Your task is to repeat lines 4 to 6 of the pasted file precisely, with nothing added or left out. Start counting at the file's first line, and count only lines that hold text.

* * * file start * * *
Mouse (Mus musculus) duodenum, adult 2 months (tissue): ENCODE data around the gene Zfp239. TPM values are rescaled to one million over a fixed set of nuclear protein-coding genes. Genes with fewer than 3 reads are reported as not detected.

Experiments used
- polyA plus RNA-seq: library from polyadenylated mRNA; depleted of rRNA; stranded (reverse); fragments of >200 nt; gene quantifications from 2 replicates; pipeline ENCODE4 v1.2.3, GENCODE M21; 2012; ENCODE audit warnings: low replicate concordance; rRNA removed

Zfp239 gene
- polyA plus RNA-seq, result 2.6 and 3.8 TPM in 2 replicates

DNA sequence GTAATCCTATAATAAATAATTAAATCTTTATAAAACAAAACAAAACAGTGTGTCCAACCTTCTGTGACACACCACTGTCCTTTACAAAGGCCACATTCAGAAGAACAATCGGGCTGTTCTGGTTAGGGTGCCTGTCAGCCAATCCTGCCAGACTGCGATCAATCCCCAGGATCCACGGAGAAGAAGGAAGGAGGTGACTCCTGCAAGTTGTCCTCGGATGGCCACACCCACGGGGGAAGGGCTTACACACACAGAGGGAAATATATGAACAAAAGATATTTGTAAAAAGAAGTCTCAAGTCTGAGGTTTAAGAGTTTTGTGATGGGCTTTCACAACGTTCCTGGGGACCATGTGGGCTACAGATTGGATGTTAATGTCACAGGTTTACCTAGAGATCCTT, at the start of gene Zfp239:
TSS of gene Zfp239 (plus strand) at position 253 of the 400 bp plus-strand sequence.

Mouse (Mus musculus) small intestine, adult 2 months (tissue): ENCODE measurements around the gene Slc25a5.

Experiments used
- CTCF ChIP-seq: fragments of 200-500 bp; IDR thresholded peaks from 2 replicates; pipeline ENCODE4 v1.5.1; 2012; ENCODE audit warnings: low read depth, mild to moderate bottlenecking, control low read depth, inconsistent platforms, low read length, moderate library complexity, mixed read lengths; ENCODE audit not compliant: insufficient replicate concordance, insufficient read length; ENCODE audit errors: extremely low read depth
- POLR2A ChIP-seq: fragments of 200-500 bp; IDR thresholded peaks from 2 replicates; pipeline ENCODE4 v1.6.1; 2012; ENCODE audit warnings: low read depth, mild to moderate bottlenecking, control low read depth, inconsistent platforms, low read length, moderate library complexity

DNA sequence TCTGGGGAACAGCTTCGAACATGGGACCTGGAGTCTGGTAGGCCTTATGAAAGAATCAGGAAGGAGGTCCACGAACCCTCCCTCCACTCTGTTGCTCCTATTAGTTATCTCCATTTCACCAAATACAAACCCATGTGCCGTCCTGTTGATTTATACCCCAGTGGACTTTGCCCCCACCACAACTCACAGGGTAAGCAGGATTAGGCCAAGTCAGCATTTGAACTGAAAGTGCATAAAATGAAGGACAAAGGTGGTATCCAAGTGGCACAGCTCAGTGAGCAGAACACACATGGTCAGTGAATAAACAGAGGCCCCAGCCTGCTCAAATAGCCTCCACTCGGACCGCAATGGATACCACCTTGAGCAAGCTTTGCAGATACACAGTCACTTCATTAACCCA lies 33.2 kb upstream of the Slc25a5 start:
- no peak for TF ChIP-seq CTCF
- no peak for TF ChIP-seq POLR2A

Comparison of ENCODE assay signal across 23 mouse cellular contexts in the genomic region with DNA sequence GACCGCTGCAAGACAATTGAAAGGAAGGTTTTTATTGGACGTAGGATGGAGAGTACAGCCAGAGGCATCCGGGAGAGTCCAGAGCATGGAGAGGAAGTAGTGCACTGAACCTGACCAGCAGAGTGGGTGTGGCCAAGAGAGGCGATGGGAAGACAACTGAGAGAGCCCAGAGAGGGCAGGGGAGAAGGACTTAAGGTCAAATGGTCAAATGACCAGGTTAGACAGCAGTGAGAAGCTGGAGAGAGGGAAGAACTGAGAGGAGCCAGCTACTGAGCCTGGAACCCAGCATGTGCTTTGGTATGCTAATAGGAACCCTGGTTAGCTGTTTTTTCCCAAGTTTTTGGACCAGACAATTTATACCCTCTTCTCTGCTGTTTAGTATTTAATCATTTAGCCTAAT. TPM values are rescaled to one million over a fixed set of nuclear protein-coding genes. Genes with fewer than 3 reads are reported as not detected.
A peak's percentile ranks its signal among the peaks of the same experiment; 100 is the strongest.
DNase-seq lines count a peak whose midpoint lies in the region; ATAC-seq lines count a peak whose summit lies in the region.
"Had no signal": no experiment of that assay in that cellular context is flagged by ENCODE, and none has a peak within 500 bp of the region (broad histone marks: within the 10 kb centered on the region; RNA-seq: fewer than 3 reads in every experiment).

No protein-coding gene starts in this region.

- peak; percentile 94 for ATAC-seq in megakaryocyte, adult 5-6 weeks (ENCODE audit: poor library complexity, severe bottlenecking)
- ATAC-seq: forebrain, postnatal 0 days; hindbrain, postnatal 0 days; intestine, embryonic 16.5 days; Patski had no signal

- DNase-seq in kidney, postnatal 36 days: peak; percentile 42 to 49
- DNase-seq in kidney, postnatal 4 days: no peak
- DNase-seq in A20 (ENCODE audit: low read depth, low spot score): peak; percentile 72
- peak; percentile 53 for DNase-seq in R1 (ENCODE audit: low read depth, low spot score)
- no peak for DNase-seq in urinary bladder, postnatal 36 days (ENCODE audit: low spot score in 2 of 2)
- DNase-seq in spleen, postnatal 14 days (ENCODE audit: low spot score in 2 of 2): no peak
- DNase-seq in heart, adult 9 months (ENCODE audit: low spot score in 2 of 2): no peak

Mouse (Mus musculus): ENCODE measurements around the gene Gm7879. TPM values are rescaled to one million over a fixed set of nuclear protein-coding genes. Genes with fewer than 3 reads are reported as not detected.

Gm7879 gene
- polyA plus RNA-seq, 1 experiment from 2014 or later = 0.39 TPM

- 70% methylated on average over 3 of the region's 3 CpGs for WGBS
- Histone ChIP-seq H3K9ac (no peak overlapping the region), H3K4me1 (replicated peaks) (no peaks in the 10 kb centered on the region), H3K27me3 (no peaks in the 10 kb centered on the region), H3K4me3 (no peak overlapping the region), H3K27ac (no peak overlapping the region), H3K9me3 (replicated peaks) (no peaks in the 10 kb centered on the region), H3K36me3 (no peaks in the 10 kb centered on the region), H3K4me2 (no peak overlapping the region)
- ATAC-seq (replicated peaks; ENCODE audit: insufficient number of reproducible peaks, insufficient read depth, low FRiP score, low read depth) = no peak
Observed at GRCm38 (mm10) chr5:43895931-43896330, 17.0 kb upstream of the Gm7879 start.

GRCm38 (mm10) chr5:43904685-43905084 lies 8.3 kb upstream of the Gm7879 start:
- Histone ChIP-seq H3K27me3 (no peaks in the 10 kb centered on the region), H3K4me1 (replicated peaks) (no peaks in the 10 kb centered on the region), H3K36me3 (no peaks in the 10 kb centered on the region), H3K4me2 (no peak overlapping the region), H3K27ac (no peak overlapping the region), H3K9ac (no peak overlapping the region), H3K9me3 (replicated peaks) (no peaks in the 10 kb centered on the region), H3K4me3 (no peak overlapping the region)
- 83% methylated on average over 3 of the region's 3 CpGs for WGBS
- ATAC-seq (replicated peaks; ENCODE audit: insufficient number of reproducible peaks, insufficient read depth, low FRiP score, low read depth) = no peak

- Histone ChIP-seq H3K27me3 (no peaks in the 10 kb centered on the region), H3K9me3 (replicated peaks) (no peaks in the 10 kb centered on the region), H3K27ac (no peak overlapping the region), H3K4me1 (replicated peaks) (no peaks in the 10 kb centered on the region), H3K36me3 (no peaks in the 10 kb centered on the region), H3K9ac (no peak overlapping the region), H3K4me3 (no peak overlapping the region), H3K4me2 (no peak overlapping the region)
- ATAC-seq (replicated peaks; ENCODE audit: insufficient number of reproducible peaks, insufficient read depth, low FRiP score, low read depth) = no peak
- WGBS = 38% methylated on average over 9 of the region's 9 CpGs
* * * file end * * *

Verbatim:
Zfp239 gene
- polyA plus RNA-seq, result 2.6 and 3.8 TPM in 2 replicates

DNA sequence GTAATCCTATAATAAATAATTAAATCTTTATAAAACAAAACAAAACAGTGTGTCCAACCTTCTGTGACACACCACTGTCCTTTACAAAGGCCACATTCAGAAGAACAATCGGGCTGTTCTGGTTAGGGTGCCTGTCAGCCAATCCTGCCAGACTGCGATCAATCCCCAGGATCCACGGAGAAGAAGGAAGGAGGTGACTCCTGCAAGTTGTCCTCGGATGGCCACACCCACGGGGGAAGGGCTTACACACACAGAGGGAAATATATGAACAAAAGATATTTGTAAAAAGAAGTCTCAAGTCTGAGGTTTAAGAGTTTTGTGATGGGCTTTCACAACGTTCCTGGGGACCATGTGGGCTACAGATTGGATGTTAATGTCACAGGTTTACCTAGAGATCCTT, at the start of gene Zfp239: